Like Jesus of Nazareth, Paul was a 1st century, ‘middle-eastern’, Jew. We can expect him to have different ways of seeing things from ours, and he doesn’t disappoint us. We have information, in the New Testament, about what’s said to have happened to him during his action-packed life. We shouldn’t forget, however, that Paul himself didn’t know what was going to happen next day or next year.
Paul, in fact, in the earliest of his letters (I Thessalonians), thought there might not be a next year, and maybe not even a tomorrow! Like the Jesus he followed, he believed that the ‘Kingdom of God’ was about to be set up on earth, in a dramatic, divine intervention. From the skies above, he tells us, there would come “the shout of command, the archangel’s voice, the sound of God’s trumpet”. He’s convinced that both he, and the recipients of his letter, will be “alive on the day when the Lord comes.” Even in the last of his letters (Romans) he still believes that, “The night is far gone; the day is at hand!”
On that “Day of the Lord”, the powers of evil, and all their human allies, would be defeated and wiped out. In a ‘restored’ Israel, its dispersed and lost ‘tribes’ would be gathered together again. All the dead would be raised and judged, some to enter the new Kingdom, but others to be forever destroyed. And the crucified Jesus would return in triumph, as the long promised Jewish Messiah, to rule over God’s Kingdom on earth.
In the meantime, Paul saw himself as the ‘apostle to the Gentiles’ – the non-Jews. Like Jesus, he was steeped in such Hebrew Bible books as the Psalms and Isaiah. He believed that when the Gentile nations saw the miraculous restoration of Israel, they, and their various gods, would understand that the Jewish God was the one and only universal God, and would join the Jews in worshipping him at Jerusalem, in his also newly restored Temple.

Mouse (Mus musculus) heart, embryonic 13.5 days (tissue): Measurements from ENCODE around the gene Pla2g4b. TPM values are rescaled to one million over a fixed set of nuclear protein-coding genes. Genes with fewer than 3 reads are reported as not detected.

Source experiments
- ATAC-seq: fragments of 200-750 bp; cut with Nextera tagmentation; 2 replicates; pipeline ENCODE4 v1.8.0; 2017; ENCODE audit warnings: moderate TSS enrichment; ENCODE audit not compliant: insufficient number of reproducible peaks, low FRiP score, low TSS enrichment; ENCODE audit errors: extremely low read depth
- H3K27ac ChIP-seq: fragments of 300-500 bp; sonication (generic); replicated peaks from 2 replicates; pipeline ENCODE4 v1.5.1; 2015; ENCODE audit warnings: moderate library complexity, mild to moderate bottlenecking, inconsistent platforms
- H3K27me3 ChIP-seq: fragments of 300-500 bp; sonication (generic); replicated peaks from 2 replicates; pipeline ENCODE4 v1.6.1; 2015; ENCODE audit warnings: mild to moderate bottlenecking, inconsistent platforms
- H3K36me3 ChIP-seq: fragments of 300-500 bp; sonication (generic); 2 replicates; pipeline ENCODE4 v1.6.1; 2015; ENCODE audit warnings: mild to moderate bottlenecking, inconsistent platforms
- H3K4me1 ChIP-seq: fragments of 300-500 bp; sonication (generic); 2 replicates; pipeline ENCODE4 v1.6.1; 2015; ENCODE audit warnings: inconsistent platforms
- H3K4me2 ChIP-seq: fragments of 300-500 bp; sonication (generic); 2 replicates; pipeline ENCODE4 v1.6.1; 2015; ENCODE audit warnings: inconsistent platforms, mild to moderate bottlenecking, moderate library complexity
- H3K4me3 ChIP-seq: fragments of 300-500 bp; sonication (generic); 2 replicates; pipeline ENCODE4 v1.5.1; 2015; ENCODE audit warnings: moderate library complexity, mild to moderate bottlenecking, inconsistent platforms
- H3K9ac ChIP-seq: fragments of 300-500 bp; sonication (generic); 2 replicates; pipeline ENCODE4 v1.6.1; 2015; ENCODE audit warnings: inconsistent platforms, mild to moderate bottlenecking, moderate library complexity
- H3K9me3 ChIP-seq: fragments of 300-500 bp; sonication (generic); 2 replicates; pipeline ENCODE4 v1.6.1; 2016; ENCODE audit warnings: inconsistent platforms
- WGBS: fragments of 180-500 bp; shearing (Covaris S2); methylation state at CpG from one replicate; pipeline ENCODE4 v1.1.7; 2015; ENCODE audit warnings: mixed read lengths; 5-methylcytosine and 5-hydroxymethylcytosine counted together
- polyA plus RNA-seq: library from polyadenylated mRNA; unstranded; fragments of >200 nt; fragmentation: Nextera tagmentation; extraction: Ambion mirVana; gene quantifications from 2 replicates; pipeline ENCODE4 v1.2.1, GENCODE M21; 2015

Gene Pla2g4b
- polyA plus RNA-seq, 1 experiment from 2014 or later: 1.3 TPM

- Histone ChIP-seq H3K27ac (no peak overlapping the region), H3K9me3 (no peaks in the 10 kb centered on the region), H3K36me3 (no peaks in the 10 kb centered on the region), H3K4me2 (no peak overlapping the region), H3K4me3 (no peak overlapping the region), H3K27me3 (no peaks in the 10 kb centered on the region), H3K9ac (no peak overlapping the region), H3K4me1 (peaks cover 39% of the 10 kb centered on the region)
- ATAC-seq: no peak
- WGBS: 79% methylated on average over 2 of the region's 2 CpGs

With our 21st century specs back on again, we may feel a bit embarrassed for Paul and Jesus that they got some things wrong. They were limited by the fact that they were ‘people of their time’, just as we are of ours. This doesn’t mean that everything we say is worthless and not deserving of attention, nor does it mean that for them. They got plenty of things right, that are worthy of universal and timeless attention.
Jesus has given us some of the most inspiring and radical, spiritual and ethical teaching, as well as tellingly challenging examples of how best to live. Paul has given us some of the most uplifting words ever written – “I may have all knowledge and understand all secrets .. but if I have no love, I am nothing … These three remain: faith, hope, and love, and the greatest of these is love.”
To throw out the baby with the bath water can be one of the most impoverishing of all mistakes.